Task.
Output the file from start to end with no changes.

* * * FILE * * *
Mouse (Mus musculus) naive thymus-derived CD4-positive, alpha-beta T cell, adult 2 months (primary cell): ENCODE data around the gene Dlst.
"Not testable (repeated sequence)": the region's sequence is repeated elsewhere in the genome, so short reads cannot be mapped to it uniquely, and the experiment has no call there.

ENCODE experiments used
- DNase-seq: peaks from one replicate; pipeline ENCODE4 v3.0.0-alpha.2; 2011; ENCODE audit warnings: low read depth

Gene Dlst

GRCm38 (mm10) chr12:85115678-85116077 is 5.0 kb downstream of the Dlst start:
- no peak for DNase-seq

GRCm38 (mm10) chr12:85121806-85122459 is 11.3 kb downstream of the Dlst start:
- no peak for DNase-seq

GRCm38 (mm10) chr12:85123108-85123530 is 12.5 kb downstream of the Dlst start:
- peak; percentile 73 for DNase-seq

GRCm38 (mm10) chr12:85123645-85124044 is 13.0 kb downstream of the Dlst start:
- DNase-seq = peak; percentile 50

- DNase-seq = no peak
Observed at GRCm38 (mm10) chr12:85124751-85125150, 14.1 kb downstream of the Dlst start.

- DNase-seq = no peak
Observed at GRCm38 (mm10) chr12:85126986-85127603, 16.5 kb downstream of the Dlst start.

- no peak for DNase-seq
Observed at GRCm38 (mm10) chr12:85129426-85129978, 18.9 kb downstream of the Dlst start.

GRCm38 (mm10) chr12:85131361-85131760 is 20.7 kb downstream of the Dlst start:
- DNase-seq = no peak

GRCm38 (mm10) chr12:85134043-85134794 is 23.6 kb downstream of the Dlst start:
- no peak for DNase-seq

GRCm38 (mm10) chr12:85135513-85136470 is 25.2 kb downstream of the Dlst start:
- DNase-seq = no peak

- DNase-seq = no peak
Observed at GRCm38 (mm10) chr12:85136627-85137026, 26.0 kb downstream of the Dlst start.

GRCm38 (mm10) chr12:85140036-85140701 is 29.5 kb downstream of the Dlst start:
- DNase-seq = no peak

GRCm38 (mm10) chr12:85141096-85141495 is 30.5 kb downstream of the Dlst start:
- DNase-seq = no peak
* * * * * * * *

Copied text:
Mouse (Mus musculus) naive thymus-derived CD4-positive, alpha-beta T cell, adult 2 months (primary cell): ENCODE data around the gene Dlst.
"Not testable (repeated sequence)": the region's sequence is repeated elsewhere in the genome, so short reads cannot be mapped to it uniquely, and the experiment has no call there.

ENCODE experiments used
- DNase-seq: peaks from one replicate; pipeline ENCODE4 v3.0.0-alpha.2; 2011; ENCODE audit warnings: low read depth

Gene Dlst

GRCm38 (mm10) chr12:85115678-85116077 is 5.0 kb downstream of the Dlst start:
- no peak for DNase-seq

GRCm38 (mm10) chr12:85121806-85122459 is 11.3 kb downstream of the Dlst start:
- no peak for DNase-seq

GRCm38 (mm10) chr12:85123108-85123530 is 12.5 kb downstream of the Dlst start:
- peak; percentile 73 for DNase-seq

GRCm38 (mm10) chr12:85123645-85124044 is 13.0 kb downstream of the Dlst start:
- DNase-seq = peak; percentile 50

- DNase-seq = no peak
Observed at GRCm38 (mm10) chr12:85124751-85125150, 14.1 kb downstream of the Dlst start.

- DNase-seq = no peak
Observed at GRCm38 (mm10) chr12:85126986-85127603, 16.5 kb downstream of the Dlst start.

- no peak for DNase-seq
Observed at GRCm38 (mm10) chr12:85129426-85129978, 18.9 kb downstream of the Dlst start.

GRCm38 (mm10) chr12:85131361-85131760 is 20.7 kb downstream of the Dlst start:
- DNase-seq = no peak

GRCm38 (mm10) chr12:85134043-85134794 is 23.6 kb downstream of the Dlst start:
- no peak for DNase-seq

GRCm38 (mm10) chr12:85135513-85136470 is 25.2 kb downstream of the Dlst start:
- DNase-seq = no peak

- DNase-seq = no peak
Observed at GRCm38 (mm10) chr12:85136627-85137026, 26.0 kb downstream of the Dlst start.

GRCm38 (mm10) chr12:85140036-85140701 is 29.5 kb downstream of the Dlst start:
- DNase-seq = no peak

GRCm38 (mm10) chr12:85141096-85141495 is 30.5 kb downstream of the Dlst start:
- DNase-seq = no peak